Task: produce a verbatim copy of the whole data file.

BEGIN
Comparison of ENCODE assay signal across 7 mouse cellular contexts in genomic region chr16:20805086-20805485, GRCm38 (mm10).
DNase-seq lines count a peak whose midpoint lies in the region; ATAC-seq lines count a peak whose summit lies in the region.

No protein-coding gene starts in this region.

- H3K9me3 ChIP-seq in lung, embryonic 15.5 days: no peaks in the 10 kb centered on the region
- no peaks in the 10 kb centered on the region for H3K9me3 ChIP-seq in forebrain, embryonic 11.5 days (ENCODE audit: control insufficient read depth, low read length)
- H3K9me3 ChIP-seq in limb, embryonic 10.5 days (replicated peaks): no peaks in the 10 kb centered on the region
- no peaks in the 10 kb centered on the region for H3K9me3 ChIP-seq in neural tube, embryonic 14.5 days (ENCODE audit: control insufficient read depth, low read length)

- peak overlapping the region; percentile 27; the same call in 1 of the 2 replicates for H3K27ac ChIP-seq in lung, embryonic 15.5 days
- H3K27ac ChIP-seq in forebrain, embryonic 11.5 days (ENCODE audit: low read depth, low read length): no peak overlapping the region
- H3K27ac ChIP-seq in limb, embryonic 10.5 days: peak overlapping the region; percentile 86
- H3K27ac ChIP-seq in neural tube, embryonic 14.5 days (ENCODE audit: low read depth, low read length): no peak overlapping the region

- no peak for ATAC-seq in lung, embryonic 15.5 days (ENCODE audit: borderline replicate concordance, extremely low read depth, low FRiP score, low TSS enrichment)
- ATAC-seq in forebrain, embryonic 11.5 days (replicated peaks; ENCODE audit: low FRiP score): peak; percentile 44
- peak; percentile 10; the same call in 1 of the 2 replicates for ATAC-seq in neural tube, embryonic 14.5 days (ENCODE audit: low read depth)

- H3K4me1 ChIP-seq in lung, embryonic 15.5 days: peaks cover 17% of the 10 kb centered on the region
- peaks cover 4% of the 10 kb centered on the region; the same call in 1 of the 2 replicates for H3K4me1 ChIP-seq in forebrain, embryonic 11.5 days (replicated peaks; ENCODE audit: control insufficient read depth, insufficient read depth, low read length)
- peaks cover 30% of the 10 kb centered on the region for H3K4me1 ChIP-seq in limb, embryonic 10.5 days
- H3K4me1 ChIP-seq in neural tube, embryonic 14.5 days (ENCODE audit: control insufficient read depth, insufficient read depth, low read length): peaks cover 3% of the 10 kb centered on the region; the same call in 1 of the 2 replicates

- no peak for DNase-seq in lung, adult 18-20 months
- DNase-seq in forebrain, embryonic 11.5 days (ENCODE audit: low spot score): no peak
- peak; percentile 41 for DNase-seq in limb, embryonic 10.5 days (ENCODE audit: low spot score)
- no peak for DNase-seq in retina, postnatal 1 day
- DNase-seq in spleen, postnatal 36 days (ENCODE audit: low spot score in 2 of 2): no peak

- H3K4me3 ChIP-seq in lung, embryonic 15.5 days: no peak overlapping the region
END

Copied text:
Comparison of ENCODE assay signal across 7 mouse cellular contexts in genomic region chr16:20805086-20805485, GRCm38 (mm10).
DNase-seq lines count a peak whose midpoint lies in the region; ATAC-seq lines count a peak whose summit lies in the region.

No protein-coding gene starts in this region.

- H3K9me3 ChIP-seq in lung, embryonic 15.5 days: no peaks in the 10 kb centered on the region
- no peaks in the 10 kb centered on the region for H3K9me3 ChIP-seq in forebrain, embryonic 11.5 days (ENCODE audit: control insufficient read depth, low read length)
- H3K9me3 ChIP-seq in limb, embryonic 10.5 days (replicated peaks): no peaks in the 10 kb centered on the region
- no peaks in the 10 kb centered on the region for H3K9me3 ChIP-seq in neural tube, embryonic 14.5 days (ENCODE audit: control insufficient read depth, low read length)

- peak overlapping the region; percentile 27; the same call in 1 of the 2 replicates for H3K27ac ChIP-seq in lung, embryonic 15.5 days
- H3K27ac ChIP-seq in forebrain, embryonic 11.5 days (ENCODE audit: low read depth, low read length): no peak overlapping the region
- H3K27ac ChIP-seq in limb, embryonic 10.5 days: peak overlapping the region; percentile 86
- H3K27ac ChIP-seq in neural tube, embryonic 14.5 days (ENCODE audit: low read depth, low read length): no peak overlapping the region

- no peak for ATAC-seq in lung, embryonic 15.5 days (ENCODE audit: borderline replicate concordance, extremely low read depth, low FRiP score, low TSS enrichment)
- ATAC-seq in forebrain, embryonic 11.5 days (replicated peaks; ENCODE audit: low FRiP score): peak; percentile 44
- peak; percentile 10; the same call in 1 of the 2 replicates for ATAC-seq in neural tube, embryonic 14.5 days (ENCODE audit: low read depth)

- H3K4me1 ChIP-seq in lung, embryonic 15.5 days: peaks cover 17% of the 10 kb centered on the region
- peaks cover 4% of the 10 kb centered on the region; the same call in 1 of the 2 replicates for H3K4me1 ChIP-seq in forebrain, embryonic 11.5 days (replicated peaks; ENCODE audit: control insufficient read depth, insufficient read depth, low read length)
- peaks cover 30% of the 10 kb centered on the region for H3K4me1 ChIP-seq in limb, embryonic 10.5 days
- H3K4me1 ChIP-seq in neural tube, embryonic 14.5 days (ENCODE audit: control insufficient read depth, insufficient read depth, low read length): peaks cover 3% of the 10 kb centered on the region; the same call in 1 of the 2 replicates

- no peak for DNase-seq in lung, adult 18-20 months
- DNase-seq in forebrain, embryonic 11.5 days (ENCODE audit: low spot score): no peak
- peak; percentile 41 for DNase-seq in limb, embryonic 10.5 days (ENCODE audit: low spot score)
- no peak for DNase-seq in retina, postnatal 1 day
- DNase-seq in spleen, postnatal 36 days (ENCODE audit: low spot score in 2 of 2): no peak

- H3K4me3 ChIP-seq in lung, embryonic 15.5 days: no peak overlapping the region